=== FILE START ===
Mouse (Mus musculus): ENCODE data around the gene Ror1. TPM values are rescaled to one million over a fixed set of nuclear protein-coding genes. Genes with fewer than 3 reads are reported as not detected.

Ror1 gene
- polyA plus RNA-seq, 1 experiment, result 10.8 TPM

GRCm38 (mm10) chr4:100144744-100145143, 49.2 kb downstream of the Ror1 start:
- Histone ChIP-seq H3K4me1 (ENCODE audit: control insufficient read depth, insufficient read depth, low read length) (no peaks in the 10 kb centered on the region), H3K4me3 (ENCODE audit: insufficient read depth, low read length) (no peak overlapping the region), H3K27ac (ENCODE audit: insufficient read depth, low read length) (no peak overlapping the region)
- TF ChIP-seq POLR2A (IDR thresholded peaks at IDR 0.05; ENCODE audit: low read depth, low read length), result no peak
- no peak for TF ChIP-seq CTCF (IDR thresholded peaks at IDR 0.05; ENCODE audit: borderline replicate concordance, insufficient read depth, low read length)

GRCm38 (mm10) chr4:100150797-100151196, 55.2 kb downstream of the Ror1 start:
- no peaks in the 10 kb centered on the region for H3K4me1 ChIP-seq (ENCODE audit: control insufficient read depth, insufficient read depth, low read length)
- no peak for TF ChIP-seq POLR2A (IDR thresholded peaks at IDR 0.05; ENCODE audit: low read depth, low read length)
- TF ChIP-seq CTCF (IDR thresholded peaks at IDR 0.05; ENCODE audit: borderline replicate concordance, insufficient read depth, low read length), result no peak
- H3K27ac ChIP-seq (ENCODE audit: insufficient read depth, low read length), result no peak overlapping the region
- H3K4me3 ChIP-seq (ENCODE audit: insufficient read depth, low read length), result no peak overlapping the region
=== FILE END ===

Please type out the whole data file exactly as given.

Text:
Mouse (Mus musculus): ENCODE data around the gene Ror1. TPM values are rescaled to one million over a fixed set of nuclear protein-coding genes. Genes with fewer than 3 reads are reported as not detected.

Ror1 gene
- polyA plus RNA-seq, 1 experiment, result 10.8 TPM

GRCm38 (mm10) chr4:100144744-100145143, 49.2 kb downstream of the Ror1 start:
- Histone ChIP-seq H3K4me1 (ENCODE audit: control insufficient read depth, insufficient read depth, low read length) (no peaks in the 10 kb centered on the region), H3K4me3 (ENCODE audit: insufficient read depth, low read length) (no peak overlapping the region), H3K27ac (ENCODE audit: insufficient read depth, low read length) (no peak overlapping the region)
- TF ChIP-seq POLR2A (IDR thresholded peaks at IDR 0.05; ENCODE audit: low read depth, low read length), result no peak
- no peak for TF ChIP-seq CTCF (IDR thresholded peaks at IDR 0.05; ENCODE audit: borderline replicate concordance, insufficient read depth, low read length)

GRCm38 (mm10) chr4:100150797-100151196, 55.2 kb downstream of the Ror1 start:
- no peaks in the 10 kb centered on the region for H3K4me1 ChIP-seq (ENCODE audit: control insufficient read depth, insufficient read depth, low read length)
- no peak for TF ChIP-seq POLR2A (IDR thresholded peaks at IDR 0.05; ENCODE audit: low read depth, low read length)
- TF ChIP-seq CTCF (IDR thresholded peaks at IDR 0.05; ENCODE audit: borderline replicate concordance, insufficient read depth, low read length), result no peak
- H3K27ac ChIP-seq (ENCODE audit: insufficient read depth, low read length), result no peak overlapping the region
- H3K4me3 ChIP-seq (ENCODE audit: insufficient read depth, low read length), result no peak overlapping the region